Four short links: 27 May 2019

Better Figures, Neal Stephenson, Reputation Inflation, Interactive Code

By Nat Torkington
May 27, 2019
Four Short Links
  1. Ten Simple Rules for Better FiguresA more accurate definition for scientific visualization would be a graphical interface between people and data. In this short article, we do not pretend to explain everything about this interface. […] Instead we aim to provide a basic set of rules to improve figure design and to explain some of the common pitfalls.
  2. Neal Stephenson Explains His Vision of the Digital AfterlifeI saw someone recently describe social media in its current state as a doomsday machine, and I think that’s not far off. We’ve turned over our perception of what’s real to algorithmically driven systems that are designed not to have humans in the loop, because if humans are in the loop they’re not scalable and if they’re not scalable they can’t make tons and tons of money. The result is the situation we see today where no one agrees on what factual reality is and everyone is driven in the direction of content that is “more engaging,” which almost always means that it’s more emotional, it’s less factually based, it’s less rational, and kind of destructive from a basic civics standpoint.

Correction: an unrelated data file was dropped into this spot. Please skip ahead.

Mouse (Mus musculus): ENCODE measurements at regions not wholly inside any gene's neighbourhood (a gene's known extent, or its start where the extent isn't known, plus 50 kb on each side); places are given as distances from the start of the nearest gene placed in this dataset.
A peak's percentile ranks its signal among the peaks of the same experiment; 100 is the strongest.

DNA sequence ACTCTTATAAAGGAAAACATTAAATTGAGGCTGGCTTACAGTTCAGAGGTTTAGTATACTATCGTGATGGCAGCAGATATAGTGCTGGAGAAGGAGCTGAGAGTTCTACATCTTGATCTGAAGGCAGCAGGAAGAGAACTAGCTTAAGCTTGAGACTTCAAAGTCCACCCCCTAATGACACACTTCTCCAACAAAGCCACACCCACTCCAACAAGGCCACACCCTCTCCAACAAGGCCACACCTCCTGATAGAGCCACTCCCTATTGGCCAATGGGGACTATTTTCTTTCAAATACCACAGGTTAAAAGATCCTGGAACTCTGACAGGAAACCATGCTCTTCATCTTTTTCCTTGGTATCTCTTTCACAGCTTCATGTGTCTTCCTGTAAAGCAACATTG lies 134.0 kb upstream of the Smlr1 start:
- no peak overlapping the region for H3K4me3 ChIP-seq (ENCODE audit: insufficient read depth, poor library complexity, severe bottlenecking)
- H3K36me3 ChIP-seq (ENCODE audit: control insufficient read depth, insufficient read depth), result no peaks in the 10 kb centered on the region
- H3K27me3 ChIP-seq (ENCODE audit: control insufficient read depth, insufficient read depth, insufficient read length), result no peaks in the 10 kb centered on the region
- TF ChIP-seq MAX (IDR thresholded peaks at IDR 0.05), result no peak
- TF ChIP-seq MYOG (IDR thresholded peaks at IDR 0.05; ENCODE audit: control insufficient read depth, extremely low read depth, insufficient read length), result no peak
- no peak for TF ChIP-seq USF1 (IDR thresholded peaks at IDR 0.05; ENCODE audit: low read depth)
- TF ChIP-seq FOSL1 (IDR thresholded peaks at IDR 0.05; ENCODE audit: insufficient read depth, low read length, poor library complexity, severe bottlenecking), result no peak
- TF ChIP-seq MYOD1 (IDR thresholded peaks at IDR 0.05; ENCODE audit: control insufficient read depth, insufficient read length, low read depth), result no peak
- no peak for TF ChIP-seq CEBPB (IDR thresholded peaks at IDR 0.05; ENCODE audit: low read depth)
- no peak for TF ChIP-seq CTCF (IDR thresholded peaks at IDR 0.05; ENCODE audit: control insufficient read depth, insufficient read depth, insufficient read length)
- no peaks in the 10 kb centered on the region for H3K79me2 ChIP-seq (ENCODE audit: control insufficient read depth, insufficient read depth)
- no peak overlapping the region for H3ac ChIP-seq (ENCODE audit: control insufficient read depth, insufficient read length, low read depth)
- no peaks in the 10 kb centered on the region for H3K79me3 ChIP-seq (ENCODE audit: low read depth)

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  4. Reputation InflationA solution to marketplace information asymmetries is to have trading partners publicly rate each other post-transaction. Many have shown that these ratings are effective; we show that their effectiveness deteriorates over time. The problem is that ratings are prone to inflation, with raters feeling pressure to leave “above average” ratings, which in turn pushes the average higher. This pressure stems from raters’ desire to not harm the rated seller. As the potential to harm is what makes ratings effective, reputation systems, as currently designed, sow the seeds of their own irrelevance. AAAAAAAAA++ article, would read again.
  5. Dal Segno — interactive code editor (the language is a bit like Scheme) that, when you change a function, rewinds until the last time that function was called. It’s like magic.
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